CHALIANAnd I think this is another issue like that. Back -- if you look at his comments back in 2006, he never formally endorsed the comprehensive immigration reform that Ted Kennedy and John McCain were working on. But he had favorable things to say about it, and his comments suggested that it was the right goal. And now, as he's been wooing the conservative base, he has moved more to the right. He said Arizona's immigration law is the model for the nation. And I think the coverage has reflected that as a potential problem for him in terms of the consistency issue with the electorate overall.
CHALIANAnd as well as -- obviously, the Democrats do think, much like we were talking about women before, I mean, they -- any chance they get to point out where Republicans are moving away from being able to woo a big chunk of the Latino vote is something that they want to make sure is well known.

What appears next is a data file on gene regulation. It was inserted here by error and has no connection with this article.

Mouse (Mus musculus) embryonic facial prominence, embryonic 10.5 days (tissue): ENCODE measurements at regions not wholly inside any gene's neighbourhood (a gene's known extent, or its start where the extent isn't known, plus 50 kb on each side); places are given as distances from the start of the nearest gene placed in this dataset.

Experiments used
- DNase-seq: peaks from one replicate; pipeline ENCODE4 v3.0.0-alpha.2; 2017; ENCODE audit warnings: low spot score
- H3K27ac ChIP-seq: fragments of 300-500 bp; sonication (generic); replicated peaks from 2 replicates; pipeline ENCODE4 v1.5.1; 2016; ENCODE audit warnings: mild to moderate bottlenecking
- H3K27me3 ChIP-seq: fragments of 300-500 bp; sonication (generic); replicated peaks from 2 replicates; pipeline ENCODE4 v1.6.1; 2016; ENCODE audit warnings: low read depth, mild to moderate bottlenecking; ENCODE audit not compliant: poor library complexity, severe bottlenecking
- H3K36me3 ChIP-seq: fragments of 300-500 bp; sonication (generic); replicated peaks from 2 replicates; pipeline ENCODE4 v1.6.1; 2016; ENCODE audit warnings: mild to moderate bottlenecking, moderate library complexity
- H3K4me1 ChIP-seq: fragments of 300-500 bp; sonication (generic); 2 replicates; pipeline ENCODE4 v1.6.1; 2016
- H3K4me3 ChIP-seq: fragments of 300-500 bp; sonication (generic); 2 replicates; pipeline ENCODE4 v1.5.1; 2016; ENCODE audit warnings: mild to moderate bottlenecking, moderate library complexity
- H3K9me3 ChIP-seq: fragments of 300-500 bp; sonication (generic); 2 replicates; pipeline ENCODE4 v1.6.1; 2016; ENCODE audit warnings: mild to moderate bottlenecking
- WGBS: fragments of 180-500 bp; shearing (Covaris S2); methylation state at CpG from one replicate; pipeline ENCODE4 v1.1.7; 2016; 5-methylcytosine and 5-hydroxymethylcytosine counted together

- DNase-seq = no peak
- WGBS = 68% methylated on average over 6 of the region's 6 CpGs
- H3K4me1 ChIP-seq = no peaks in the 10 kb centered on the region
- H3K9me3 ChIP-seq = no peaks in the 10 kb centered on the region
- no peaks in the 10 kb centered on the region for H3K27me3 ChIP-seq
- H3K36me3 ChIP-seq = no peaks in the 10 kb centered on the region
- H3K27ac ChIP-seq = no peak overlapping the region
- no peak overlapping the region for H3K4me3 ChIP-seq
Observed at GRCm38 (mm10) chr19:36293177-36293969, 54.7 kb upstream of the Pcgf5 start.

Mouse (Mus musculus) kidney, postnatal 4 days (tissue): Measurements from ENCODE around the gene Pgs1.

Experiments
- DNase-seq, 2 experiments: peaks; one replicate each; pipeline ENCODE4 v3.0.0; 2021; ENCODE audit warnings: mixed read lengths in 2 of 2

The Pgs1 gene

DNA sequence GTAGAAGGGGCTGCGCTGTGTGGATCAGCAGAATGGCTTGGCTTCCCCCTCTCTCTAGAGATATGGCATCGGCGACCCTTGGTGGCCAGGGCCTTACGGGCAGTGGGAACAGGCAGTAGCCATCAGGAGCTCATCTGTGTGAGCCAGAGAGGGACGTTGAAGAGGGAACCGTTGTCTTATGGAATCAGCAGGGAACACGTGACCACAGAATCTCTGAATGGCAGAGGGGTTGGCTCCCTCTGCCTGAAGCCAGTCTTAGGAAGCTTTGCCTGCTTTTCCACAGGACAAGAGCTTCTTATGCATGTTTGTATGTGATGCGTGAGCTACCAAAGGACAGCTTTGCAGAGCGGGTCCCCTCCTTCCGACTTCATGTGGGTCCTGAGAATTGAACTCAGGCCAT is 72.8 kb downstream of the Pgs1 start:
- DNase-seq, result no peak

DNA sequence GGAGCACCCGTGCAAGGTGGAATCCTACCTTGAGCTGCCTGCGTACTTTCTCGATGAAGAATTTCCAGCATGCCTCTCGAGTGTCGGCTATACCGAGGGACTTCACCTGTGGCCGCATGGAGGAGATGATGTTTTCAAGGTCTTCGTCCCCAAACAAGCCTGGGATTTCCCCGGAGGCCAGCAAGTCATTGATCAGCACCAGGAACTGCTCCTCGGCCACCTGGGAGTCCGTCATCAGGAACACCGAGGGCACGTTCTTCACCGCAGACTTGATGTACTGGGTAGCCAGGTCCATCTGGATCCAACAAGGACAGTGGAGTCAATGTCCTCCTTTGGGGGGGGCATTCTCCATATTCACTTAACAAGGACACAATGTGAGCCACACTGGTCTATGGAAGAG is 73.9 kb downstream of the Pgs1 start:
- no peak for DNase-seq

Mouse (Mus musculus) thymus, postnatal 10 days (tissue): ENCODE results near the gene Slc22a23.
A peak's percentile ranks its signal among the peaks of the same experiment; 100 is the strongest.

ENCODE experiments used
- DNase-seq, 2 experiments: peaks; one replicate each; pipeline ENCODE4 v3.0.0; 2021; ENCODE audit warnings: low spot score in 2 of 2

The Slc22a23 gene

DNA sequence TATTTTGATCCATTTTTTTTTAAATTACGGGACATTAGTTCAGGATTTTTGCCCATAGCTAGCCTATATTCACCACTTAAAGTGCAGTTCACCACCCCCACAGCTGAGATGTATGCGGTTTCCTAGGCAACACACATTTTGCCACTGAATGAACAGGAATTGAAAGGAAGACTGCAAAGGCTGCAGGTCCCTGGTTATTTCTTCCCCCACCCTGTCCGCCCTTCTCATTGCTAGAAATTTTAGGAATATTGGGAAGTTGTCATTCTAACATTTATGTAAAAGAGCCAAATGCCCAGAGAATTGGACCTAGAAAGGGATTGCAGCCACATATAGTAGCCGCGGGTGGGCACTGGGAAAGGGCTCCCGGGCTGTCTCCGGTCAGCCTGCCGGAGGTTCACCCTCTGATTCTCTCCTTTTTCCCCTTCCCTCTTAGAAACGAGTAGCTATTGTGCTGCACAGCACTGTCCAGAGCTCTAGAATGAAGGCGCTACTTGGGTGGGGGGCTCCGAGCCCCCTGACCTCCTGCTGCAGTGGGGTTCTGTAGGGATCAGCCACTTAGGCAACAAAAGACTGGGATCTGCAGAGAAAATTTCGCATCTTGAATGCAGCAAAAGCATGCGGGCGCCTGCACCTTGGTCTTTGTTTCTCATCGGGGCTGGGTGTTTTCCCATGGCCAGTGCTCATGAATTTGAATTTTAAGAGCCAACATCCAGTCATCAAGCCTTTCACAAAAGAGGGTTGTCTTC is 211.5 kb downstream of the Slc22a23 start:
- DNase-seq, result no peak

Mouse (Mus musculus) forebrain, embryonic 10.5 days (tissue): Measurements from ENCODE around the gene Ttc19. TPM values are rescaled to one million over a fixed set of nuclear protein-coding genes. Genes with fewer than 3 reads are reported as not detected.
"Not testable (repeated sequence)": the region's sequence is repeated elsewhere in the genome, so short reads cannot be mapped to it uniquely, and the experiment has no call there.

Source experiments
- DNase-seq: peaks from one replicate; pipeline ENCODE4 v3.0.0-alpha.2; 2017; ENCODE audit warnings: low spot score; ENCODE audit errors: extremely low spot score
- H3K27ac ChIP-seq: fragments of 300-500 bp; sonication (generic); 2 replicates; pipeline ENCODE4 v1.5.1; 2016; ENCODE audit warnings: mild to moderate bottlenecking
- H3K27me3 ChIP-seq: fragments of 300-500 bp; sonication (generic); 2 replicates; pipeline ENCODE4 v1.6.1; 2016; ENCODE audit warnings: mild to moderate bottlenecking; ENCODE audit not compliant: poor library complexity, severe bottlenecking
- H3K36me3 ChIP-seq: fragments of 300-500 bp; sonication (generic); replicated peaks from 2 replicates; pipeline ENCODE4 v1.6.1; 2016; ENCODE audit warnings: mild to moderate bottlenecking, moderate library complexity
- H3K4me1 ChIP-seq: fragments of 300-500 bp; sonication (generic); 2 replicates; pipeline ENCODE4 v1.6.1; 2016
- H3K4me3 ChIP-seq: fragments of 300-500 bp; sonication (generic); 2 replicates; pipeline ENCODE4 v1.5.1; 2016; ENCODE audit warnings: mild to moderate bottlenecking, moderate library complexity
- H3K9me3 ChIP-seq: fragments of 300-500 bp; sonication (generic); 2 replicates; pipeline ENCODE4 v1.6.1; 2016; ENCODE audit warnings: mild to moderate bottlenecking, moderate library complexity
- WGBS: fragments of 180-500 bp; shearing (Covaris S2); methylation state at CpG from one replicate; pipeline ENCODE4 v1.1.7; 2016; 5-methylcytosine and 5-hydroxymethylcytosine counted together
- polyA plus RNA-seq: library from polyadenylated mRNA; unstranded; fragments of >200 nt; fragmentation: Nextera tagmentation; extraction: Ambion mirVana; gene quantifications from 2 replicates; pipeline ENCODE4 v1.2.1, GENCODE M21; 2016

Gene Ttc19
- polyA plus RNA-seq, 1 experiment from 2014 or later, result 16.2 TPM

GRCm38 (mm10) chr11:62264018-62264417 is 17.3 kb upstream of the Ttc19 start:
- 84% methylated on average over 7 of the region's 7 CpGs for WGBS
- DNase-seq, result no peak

CALMESWell -- and one thing I would add is that apart from it being just the mainstream media who has said or covered at all the immigration issue, in these last few months, it's been Rick Perry, the governor of Texas and formerly a presidential candidate, and Newt Gingrich, who have been the most vocal and criticizing Mitt Romney's stance on immigration and Jeb Bush, who, not too long ago, wrote an op-ed in The Washington Post, warning Republicans that their stance towards immigration was hurtful and impractical, hurtful politically as well as to people.
CALMESAnd so this DREAM Act, which would, you know, give the benefits of citizenship to people who were brought to this country through, you know, as children and are now in college or serving in the military to give them the benefits of immigration, has become sort of the litmus test.